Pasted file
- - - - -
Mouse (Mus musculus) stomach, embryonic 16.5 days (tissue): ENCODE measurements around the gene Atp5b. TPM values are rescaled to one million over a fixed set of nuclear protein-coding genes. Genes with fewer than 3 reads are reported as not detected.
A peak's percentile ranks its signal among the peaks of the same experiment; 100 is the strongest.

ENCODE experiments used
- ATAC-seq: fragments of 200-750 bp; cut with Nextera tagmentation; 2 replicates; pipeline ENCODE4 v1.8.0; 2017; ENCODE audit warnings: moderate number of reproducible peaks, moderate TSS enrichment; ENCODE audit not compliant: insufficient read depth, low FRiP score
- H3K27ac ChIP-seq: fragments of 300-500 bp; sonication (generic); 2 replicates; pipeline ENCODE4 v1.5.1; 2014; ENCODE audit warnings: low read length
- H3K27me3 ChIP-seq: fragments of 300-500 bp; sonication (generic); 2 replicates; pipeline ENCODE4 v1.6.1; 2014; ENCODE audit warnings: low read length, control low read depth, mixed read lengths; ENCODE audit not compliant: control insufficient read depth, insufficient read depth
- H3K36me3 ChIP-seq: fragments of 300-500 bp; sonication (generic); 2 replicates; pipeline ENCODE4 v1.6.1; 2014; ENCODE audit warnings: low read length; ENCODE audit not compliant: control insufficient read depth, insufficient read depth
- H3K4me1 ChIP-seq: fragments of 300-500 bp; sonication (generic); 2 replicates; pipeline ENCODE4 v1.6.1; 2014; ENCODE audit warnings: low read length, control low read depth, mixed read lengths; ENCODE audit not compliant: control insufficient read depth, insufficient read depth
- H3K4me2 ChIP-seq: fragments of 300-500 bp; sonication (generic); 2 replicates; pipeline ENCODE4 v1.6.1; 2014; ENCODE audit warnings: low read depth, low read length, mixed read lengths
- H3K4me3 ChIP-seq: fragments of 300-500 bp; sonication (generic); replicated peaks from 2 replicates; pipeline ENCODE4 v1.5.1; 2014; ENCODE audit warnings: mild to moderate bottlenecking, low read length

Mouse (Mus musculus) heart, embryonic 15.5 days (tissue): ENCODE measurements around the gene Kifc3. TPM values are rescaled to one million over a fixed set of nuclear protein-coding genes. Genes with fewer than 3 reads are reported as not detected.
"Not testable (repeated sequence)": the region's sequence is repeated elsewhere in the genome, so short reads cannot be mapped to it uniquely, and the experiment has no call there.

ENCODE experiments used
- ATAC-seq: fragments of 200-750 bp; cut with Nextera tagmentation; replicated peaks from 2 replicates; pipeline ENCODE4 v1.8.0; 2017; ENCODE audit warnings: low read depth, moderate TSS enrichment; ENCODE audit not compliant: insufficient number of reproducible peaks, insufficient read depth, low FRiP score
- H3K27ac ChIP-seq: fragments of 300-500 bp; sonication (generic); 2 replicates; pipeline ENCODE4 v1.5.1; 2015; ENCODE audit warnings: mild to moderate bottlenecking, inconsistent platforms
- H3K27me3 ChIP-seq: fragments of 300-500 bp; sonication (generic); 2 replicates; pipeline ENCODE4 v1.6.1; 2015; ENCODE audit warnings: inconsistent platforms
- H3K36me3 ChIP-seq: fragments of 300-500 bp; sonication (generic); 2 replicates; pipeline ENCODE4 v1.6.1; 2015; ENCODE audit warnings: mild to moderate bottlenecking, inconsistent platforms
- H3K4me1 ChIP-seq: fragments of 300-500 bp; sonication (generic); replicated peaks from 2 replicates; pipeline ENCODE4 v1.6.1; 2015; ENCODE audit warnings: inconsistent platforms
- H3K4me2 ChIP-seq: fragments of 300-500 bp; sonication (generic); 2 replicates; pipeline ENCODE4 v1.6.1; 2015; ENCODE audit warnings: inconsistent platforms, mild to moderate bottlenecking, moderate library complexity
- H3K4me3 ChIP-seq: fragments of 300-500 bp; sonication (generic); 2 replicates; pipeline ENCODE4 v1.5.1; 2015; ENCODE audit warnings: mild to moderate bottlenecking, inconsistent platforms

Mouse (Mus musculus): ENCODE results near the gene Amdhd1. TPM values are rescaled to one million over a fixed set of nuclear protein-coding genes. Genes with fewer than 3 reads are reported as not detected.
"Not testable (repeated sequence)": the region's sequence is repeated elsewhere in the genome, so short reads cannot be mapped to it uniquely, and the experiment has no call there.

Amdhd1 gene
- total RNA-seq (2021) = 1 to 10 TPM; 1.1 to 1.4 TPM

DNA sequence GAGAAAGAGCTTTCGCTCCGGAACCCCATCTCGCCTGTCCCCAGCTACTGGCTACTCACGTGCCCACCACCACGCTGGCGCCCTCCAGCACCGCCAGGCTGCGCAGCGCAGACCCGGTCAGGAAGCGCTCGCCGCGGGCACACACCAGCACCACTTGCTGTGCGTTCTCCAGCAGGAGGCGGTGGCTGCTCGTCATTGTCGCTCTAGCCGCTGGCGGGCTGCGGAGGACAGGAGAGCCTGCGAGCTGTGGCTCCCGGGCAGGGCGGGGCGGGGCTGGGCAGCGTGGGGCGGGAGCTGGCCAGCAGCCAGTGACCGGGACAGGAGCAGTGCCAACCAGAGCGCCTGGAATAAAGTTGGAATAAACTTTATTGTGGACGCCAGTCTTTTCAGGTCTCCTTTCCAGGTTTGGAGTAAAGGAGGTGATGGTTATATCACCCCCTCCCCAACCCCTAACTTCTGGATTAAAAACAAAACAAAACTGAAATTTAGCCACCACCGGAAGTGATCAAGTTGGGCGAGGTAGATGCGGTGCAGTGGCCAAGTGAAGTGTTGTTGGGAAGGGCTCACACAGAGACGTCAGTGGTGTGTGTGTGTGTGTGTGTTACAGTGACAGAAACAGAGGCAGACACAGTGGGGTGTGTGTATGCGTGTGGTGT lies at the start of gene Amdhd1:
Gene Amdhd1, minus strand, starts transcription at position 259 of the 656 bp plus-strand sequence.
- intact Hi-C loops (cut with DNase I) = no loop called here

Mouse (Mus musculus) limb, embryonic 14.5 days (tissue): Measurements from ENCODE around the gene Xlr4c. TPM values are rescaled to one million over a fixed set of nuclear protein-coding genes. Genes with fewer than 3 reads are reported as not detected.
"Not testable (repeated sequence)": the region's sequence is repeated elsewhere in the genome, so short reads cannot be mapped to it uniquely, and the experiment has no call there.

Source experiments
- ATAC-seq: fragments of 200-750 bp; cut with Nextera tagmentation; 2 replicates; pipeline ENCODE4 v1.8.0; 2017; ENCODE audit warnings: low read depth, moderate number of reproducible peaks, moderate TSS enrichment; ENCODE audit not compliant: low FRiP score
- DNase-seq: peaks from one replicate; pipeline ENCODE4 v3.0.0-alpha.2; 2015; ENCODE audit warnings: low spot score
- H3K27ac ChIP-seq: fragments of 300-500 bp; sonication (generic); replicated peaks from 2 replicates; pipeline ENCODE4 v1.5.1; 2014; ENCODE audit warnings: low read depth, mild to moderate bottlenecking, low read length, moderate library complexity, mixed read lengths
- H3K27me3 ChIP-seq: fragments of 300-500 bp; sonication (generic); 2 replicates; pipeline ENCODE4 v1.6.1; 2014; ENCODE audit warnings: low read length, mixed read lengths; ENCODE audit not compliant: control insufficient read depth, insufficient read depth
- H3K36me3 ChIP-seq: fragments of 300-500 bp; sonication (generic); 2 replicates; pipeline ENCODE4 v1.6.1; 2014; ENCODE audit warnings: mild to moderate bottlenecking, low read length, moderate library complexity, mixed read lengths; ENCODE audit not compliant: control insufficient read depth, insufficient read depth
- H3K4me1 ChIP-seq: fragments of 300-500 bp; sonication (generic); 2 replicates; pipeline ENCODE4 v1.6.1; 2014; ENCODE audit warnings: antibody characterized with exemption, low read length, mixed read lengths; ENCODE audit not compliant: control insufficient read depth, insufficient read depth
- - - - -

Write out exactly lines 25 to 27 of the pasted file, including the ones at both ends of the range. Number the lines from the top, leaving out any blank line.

DNA sequence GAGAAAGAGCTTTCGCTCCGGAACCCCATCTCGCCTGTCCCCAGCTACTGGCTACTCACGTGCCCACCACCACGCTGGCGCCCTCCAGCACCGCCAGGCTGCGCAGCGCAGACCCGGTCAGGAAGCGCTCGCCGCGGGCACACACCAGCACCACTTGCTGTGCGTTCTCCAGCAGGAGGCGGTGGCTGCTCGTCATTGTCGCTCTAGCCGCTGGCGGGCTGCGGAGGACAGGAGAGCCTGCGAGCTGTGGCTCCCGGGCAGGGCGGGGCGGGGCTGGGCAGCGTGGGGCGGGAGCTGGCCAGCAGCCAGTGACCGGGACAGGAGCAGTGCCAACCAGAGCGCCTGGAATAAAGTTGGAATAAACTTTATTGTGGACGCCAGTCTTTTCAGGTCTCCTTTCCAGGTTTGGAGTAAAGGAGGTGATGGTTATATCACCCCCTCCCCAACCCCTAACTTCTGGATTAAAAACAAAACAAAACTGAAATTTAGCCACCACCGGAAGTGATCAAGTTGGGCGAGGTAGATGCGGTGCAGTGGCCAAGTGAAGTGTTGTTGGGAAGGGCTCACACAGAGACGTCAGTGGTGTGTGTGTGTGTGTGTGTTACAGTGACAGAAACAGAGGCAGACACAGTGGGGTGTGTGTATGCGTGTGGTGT lies at the start of gene Amdhd1:
Gene Amdhd1, minus strand, starts transcription at position 259 of the 656 bp plus-strand sequence.
- intact Hi-C loops (cut with DNase I) = no loop called here